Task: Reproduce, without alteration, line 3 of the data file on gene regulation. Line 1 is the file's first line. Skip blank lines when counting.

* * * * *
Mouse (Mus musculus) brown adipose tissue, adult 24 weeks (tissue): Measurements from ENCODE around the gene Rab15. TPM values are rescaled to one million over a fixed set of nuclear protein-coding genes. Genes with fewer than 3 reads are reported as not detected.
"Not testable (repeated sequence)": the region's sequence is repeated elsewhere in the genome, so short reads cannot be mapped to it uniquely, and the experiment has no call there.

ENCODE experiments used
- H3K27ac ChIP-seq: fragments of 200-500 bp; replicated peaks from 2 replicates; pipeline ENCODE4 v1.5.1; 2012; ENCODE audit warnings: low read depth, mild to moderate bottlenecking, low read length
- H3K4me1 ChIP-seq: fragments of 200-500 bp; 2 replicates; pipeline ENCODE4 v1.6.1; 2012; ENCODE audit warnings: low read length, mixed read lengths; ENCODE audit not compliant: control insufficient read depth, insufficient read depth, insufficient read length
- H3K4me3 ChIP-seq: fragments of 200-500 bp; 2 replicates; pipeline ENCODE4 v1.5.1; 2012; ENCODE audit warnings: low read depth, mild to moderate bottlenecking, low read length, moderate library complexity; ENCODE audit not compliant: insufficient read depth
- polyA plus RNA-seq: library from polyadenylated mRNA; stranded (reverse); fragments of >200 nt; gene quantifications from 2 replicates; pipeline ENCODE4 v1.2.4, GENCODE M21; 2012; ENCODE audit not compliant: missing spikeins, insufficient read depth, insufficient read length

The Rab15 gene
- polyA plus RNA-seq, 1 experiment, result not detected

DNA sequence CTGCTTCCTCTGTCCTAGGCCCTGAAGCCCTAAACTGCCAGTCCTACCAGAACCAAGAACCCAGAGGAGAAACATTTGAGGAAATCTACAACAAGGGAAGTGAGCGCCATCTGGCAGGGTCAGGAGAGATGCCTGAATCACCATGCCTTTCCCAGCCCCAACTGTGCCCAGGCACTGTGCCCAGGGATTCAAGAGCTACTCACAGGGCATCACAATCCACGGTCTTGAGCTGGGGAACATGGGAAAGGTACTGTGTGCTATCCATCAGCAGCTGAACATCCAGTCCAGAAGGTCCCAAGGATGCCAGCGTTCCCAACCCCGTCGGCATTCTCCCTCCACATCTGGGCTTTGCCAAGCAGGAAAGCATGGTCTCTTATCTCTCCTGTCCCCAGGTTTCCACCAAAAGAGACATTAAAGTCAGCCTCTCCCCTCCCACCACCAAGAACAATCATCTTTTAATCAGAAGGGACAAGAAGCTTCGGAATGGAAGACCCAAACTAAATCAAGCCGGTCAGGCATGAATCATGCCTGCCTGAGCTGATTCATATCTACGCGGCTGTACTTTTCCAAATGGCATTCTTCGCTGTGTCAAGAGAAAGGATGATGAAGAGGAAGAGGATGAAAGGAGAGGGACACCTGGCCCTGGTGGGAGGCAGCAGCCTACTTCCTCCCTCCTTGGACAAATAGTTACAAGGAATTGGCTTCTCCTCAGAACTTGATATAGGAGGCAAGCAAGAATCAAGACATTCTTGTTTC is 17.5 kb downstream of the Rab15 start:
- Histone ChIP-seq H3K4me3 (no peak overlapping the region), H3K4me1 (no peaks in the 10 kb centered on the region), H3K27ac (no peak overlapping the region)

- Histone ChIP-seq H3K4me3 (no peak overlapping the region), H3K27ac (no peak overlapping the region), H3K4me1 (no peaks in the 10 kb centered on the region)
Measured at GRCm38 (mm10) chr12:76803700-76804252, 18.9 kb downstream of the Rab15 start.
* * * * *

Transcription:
ENCODE experiments used